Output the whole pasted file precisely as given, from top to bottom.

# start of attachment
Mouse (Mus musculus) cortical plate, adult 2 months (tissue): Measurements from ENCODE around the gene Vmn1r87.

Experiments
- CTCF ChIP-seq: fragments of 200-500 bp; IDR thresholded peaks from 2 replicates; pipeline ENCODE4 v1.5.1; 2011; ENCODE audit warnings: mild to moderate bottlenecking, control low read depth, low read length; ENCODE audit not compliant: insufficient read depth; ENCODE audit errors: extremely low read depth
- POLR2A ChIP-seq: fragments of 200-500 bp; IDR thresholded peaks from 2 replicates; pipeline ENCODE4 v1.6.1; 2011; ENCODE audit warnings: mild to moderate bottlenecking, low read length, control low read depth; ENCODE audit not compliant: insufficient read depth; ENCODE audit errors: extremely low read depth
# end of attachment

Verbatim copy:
Mouse (Mus musculus) cortical plate, adult 2 months (tissue): Measurements from ENCODE around the gene Vmn1r87.

Experiments
- CTCF ChIP-seq: fragments of 200-500 bp; IDR thresholded peaks from 2 replicates; pipeline ENCODE4 v1.5.1; 2011; ENCODE audit warnings: mild to moderate bottlenecking, control low read depth, low read length; ENCODE audit not compliant: insufficient read depth; ENCODE audit errors: extremely low read depth
- POLR2A ChIP-seq: fragments of 200-500 bp; IDR thresholded peaks from 2 replicates; pipeline ENCODE4 v1.6.1; 2011; ENCODE audit warnings: mild to moderate bottlenecking, low read length, control low read depth; ENCODE audit not compliant: insufficient read depth; ENCODE audit errors: extremely low read depth